effective in this area.

Since the vast majority of international marketing studies involve context-specific

knowledge, markets and cultures are widely different across countries (Myers, 1999).

As Graham (1998) said, this may be why not much has been learned about

international marketing in the last twenty-five years. The conclusion of the study was

that research should pursue an exploratory approach to building knowledge in

international marketing. Research identifying the skills needed to be effective in

international marketing may, in fact, create the progressive portfolio of skills needed to

cut across context-specific knowledge and themes effectively (Graham, 1998). A

progressive portfolio of international marketing skills would allow employees to

accumulate skills that help them “adapt to technological and market changes, to

improve their prospects or to explore their potential” (Wills, 1998). Conclusions from

the three studies previously cited clearly point toward the necessity to identify which

skills are needed to be effective in international marketing. However, these studies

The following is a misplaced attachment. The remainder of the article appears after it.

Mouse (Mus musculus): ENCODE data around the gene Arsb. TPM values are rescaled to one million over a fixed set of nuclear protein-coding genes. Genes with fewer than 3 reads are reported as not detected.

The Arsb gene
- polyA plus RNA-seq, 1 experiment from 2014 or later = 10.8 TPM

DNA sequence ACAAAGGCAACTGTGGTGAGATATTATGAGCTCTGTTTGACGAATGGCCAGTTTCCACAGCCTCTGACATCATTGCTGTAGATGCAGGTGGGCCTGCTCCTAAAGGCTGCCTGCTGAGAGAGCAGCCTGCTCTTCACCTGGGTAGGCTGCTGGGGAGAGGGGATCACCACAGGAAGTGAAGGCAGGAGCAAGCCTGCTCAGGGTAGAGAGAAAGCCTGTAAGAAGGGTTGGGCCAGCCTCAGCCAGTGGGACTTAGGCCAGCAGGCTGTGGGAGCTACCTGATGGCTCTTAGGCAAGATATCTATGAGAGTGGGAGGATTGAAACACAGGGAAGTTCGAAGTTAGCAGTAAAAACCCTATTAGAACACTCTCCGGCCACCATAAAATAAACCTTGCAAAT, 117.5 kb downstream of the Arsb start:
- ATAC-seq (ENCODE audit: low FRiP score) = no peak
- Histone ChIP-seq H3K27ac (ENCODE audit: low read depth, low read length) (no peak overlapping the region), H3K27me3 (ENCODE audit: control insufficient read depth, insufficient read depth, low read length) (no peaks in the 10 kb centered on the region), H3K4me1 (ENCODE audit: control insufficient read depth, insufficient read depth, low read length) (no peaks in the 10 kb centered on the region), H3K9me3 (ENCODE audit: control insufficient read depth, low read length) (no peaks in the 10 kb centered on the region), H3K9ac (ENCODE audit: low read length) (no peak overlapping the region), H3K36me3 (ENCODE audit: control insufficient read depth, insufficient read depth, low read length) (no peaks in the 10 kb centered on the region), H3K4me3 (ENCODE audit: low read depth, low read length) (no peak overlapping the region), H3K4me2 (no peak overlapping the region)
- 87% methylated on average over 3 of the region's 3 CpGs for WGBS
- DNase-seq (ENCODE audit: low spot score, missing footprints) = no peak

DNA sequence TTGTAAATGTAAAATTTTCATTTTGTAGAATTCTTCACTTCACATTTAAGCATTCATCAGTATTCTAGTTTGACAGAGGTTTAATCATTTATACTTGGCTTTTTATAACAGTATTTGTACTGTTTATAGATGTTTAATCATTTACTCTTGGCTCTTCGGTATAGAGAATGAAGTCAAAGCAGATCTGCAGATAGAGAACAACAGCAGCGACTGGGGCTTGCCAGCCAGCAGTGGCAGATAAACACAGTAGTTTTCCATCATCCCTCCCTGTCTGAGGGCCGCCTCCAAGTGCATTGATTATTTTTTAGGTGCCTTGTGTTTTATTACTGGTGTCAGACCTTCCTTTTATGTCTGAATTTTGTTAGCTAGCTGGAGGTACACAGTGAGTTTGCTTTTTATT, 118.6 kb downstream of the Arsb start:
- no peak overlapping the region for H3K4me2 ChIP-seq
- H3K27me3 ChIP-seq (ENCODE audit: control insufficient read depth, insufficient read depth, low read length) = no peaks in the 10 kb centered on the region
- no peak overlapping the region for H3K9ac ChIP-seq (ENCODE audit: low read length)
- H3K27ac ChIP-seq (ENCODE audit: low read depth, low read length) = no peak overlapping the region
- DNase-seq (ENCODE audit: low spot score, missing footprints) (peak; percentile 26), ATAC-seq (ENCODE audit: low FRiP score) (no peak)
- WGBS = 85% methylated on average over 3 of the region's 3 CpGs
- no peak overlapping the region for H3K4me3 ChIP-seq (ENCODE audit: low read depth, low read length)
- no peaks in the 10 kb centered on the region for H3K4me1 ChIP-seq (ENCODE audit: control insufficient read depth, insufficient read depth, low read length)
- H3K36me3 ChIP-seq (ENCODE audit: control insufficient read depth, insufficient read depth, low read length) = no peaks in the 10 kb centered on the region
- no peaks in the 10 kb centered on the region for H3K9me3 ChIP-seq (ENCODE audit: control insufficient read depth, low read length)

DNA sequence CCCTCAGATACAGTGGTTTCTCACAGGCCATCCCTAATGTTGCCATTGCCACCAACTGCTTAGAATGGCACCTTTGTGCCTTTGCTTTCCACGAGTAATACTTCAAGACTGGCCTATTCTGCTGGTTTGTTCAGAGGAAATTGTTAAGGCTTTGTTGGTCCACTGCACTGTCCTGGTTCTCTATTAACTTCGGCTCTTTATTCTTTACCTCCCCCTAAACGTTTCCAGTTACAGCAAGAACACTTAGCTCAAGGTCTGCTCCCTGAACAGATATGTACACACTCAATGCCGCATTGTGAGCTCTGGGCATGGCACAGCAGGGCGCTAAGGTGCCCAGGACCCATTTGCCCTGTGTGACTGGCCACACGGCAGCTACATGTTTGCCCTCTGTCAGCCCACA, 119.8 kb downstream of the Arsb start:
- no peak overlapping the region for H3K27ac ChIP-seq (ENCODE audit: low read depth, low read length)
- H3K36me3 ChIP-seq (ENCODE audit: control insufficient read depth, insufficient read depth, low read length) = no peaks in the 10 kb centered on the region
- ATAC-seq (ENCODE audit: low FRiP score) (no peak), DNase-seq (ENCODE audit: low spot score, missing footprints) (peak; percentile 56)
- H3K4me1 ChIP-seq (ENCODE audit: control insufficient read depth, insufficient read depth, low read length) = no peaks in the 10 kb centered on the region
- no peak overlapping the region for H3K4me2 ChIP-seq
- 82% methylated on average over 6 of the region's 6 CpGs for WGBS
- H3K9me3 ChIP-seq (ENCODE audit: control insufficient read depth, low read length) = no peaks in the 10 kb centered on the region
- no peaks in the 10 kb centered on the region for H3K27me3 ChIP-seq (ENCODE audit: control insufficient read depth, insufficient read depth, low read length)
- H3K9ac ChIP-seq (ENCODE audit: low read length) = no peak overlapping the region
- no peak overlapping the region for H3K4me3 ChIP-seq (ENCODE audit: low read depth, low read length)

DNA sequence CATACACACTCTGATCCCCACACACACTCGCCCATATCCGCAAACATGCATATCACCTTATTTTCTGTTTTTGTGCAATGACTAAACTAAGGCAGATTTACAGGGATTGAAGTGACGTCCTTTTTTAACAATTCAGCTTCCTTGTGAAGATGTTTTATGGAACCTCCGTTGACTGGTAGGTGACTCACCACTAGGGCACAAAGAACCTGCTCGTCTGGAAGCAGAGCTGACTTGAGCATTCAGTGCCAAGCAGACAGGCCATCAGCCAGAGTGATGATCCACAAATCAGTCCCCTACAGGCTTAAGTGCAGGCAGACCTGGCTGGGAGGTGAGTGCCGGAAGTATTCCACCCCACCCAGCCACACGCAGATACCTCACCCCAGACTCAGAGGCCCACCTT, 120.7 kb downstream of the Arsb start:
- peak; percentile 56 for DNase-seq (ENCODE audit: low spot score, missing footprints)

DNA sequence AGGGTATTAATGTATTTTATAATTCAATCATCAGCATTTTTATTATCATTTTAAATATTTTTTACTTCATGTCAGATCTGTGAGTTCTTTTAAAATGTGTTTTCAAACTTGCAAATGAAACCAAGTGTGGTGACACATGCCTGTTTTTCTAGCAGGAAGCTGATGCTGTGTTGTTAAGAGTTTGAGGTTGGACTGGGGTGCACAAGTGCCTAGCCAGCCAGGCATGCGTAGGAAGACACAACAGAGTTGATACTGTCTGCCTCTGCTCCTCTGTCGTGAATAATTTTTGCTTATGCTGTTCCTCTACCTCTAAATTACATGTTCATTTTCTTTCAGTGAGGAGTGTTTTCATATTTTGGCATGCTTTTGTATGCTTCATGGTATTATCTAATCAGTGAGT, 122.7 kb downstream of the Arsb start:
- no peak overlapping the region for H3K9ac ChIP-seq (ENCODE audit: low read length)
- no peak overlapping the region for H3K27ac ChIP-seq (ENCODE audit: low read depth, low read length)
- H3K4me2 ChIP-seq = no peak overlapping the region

also indicate that there is much difference of opinion regarding which international

marketing skills are most important. Using the knowledge available, academic

international marketing experts could provide a sound assessment of the relative

importance of international marketing skills.

The structure of the field of international marketing has remained basically the

same over the past several decades. However, the emphasis given within the literature

clearly reveals that international marketing activities have been given diversified

breadth and depth of coverage over the years, with distinct clusters of international

marketing skills being emphasized sporadically throughout the time period from Borden

(1964) up to Smith (1998). The marketing mix elements of product, price, place, and

promotion, as understood by Neil Borden (1964), were emphasized as the basis for

marketing activities for several decades, yet a study completed by Berry (1990) which

ranked the importance of marketing mix activities, offered a distinct difference of

opinion. The Berry (1990) study identified customer sensitivity as the most important

marketing mix activity. This reflects a major shift in emphasis regarding the importance

of various types of skills-from certain skills being needed primarily by employees within